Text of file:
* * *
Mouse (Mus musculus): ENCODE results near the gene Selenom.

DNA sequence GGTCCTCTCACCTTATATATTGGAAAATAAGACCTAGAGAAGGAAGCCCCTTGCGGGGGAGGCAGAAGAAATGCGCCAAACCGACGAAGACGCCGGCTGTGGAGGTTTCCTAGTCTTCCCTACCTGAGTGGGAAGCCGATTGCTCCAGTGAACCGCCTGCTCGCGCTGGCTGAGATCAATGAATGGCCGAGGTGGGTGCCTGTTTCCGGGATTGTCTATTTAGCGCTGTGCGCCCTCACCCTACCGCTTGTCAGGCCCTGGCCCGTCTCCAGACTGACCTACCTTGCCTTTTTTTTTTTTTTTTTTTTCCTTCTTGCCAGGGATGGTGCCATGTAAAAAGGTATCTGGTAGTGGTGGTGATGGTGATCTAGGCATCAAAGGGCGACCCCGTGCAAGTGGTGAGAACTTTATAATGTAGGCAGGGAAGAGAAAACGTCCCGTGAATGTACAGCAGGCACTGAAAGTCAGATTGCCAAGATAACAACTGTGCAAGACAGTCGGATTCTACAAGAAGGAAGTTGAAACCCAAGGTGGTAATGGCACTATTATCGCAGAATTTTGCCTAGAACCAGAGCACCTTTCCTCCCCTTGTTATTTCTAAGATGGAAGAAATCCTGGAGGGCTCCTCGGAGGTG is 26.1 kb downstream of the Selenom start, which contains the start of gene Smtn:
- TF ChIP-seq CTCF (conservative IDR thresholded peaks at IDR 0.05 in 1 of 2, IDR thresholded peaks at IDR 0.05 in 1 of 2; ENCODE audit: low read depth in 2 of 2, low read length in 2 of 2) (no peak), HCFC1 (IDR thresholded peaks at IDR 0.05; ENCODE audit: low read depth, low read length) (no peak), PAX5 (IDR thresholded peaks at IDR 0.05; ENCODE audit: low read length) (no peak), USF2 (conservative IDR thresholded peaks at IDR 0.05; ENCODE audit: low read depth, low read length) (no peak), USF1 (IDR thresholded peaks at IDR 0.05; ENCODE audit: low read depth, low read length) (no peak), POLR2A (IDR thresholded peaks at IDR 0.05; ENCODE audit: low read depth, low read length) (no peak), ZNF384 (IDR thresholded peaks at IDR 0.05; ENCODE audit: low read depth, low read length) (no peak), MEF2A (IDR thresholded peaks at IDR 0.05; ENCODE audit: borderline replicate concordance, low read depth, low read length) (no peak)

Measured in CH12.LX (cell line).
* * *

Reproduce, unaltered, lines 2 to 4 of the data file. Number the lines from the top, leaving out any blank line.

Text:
DNA sequence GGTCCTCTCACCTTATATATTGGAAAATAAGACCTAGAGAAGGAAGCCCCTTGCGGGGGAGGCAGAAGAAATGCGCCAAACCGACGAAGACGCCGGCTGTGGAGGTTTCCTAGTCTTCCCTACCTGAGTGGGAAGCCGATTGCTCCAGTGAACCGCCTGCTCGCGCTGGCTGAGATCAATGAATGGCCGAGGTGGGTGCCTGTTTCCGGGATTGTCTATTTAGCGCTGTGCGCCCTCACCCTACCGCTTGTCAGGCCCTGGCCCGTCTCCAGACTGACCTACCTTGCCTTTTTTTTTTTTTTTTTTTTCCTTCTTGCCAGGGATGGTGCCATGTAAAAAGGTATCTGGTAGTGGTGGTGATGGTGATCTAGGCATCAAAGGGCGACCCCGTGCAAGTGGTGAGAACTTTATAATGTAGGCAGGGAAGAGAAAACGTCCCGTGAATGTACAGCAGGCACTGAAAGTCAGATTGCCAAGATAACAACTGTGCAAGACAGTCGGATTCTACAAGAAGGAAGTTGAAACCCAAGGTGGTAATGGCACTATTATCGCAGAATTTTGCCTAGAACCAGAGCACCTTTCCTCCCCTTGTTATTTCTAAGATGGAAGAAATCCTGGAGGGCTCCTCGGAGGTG is 26.1 kb downstream of the Selenom start, which contains the start of gene Smtn:
- TF ChIP-seq CTCF (conservative IDR thresholded peaks at IDR 0.05 in 1 of 2, IDR thresholded peaks at IDR 0.05 in 1 of 2; ENCODE audit: low read depth in 2 of 2, low read length in 2 of 2) (no peak), HCFC1 (IDR thresholded peaks at IDR 0.05; ENCODE audit: low read depth, low read length) (no peak), PAX5 (IDR thresholded peaks at IDR 0.05; ENCODE audit: low read length) (no peak), USF2 (conservative IDR thresholded peaks at IDR 0.05; ENCODE audit: low read depth, low read length) (no peak), USF1 (IDR thresholded peaks at IDR 0.05; ENCODE audit: low read depth, low read length) (no peak), POLR2A (IDR thresholded peaks at IDR 0.05; ENCODE audit: low read depth, low read length) (no peak), ZNF384 (IDR thresholded peaks at IDR 0.05; ENCODE audit: low read depth, low read length) (no peak), MEF2A (IDR thresholded peaks at IDR 0.05; ENCODE audit: borderline replicate concordance, low read depth, low read length) (no peak)

Measured in CH12.LX (cell line).